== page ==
A Medical Device Daily
Fischer Imaging (Denver) has entered into an arrangement with Eastman Kodak (Rochester, New York) for Kodak to offer service and support to the global installed base of Fischer's mammography products, including SenoScan digital mammography and MammoTest stereotactic breast biopsy systems.
Fischer completed the sale of its mammography assets – all intellectual property rights used in Fischer's mammography business, including the SenoScan and MammoTest systems – to Hologic (Bedford, Massachusetts) early last fall (Medical Device Daily, Sept. 30, 2005).
With Hologic's consent, Fischer granted Kodak a non-exclusive limited license to use certain mammography assets necessary to provide service and support on the installed base of SenoScan and MammoTest systems.
Under the agreement, it is expected that Kodak's Health Group will provide post-sale support, including telephone customer technical support and on-site equipment repair and maintenance, to Fischer's service customers who enter into a Kodak Service Agreement.
“We believe this arrangement will provide our mammography customers with access to repair and maintenance support from a large, reputable and highly responsive organization,“ said Fischer Imaging.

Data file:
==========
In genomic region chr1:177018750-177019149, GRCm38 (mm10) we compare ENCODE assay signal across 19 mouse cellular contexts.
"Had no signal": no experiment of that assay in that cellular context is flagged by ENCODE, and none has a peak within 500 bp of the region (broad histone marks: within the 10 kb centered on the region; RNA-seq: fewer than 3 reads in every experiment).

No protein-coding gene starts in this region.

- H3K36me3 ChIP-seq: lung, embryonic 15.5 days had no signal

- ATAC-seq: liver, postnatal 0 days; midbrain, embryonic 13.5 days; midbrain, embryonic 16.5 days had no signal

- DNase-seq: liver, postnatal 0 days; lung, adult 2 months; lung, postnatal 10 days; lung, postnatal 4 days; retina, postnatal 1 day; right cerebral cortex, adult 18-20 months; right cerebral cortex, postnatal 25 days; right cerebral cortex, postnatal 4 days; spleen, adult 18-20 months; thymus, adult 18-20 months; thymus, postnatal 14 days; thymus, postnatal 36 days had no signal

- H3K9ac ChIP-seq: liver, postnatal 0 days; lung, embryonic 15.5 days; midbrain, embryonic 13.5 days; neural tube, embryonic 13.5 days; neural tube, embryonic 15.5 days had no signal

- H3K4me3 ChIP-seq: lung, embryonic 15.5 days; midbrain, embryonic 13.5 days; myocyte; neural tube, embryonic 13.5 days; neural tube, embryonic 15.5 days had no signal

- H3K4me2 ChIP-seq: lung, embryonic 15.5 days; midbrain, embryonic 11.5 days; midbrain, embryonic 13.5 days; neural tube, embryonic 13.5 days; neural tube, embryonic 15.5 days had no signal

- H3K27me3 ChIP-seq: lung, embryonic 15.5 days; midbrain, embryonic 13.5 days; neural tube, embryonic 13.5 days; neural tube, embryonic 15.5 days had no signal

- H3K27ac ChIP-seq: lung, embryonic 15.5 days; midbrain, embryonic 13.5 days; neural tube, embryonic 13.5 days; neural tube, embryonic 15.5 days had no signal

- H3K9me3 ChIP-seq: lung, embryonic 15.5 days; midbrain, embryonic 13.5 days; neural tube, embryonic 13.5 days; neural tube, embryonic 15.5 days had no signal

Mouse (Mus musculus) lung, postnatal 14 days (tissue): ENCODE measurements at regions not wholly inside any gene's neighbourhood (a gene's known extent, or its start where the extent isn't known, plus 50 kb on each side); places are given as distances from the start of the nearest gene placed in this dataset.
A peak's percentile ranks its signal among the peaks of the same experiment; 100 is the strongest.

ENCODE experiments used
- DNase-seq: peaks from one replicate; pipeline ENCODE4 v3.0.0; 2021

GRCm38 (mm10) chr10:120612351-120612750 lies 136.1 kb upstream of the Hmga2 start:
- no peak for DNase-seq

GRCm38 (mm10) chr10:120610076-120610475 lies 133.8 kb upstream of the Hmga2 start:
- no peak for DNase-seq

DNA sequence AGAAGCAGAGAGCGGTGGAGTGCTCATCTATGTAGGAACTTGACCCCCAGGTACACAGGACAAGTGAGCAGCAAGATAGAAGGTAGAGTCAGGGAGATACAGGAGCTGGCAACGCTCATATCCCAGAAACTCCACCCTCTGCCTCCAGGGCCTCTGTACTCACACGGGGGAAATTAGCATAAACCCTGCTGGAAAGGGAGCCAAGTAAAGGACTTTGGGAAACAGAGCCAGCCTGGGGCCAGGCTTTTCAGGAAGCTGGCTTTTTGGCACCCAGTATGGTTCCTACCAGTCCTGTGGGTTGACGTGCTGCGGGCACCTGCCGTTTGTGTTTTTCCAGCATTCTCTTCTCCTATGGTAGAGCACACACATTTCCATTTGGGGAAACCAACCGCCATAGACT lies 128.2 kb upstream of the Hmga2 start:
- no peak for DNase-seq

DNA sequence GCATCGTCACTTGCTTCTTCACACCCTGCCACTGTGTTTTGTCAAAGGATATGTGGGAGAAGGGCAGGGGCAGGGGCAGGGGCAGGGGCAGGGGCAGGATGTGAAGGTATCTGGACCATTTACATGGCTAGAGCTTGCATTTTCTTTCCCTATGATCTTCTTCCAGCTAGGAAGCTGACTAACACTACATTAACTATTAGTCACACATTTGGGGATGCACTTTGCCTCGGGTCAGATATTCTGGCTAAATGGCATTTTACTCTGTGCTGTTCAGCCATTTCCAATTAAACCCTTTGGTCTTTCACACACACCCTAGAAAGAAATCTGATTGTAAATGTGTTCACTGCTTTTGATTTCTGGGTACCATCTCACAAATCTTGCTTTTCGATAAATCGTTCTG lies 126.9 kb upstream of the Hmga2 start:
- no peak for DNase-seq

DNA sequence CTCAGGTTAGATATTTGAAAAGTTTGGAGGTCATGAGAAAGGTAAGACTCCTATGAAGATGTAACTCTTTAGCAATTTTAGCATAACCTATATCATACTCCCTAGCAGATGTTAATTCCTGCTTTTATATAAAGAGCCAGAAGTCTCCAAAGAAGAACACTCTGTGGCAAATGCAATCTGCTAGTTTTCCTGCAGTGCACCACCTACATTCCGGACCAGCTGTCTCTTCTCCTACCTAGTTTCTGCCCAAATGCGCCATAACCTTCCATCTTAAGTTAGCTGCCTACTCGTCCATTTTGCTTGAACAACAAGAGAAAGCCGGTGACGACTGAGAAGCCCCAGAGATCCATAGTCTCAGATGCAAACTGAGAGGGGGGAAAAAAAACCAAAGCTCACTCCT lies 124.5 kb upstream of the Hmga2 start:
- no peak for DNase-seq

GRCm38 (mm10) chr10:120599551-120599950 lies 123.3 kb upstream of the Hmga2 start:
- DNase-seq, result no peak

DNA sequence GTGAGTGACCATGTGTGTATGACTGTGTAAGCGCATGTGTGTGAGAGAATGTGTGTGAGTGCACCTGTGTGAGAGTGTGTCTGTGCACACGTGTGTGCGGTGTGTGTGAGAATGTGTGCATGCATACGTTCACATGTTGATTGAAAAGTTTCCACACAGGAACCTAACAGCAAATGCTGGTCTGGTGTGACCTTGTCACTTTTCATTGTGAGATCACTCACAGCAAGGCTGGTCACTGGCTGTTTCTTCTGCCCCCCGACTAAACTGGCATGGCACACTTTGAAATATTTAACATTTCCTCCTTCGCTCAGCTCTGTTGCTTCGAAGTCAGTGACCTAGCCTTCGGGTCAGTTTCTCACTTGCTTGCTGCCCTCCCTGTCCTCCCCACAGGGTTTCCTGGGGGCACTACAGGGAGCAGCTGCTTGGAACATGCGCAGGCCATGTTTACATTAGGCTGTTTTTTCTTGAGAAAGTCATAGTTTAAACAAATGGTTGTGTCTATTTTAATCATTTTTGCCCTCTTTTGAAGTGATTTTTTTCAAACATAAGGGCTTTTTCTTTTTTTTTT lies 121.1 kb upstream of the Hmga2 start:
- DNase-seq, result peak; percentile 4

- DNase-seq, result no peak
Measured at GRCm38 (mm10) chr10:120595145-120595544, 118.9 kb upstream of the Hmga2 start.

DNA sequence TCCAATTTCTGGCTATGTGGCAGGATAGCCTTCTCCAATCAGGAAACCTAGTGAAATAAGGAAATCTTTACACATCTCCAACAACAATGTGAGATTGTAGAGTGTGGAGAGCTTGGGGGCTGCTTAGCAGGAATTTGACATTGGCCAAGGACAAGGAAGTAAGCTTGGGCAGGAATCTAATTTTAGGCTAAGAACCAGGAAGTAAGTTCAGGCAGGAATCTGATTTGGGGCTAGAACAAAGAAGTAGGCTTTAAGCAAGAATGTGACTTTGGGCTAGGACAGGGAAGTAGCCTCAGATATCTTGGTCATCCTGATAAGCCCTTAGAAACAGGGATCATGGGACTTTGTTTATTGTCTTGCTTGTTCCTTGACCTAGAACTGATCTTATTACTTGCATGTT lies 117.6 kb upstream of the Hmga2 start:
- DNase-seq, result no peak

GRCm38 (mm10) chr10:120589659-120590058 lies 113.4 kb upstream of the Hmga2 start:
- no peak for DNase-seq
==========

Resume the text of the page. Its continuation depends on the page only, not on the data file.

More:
In other agreements news:
• Telzuit Medical Technologies (Orlando, Florida) said it signed a consulting agreement with Larry Goff, a veteran medical device engineer. Goff will spearhead the final phases of the rollout of the Bio-Patch Wireless Holter Monitor for patient and physician use.
“As Telzuit launches its flagship medical device, it is critical that we complement our team with someone of Larry's caliber and proven ability,“ said Donald Sproat, president and CEO of Telzuit. “He has built an exceptional track record in directing the development and launch of a broad range of breakthrough medical products.“
Most recently, Goff was vice president of engineering for Transmedics (Woburn, Massachusetts). While at Transmedics, Goff led the technical development team of the Organ Care System, used for transporting human hearts intended for transplantation.
He previously headed up the Lifecare Division of Analogic (Peabody, Massachusetts), where he created products as OEM designs for three Agilent (Palo Alto, California) and two Nellcor (Pleasanton, California) product lines, as well as Analogic branded products.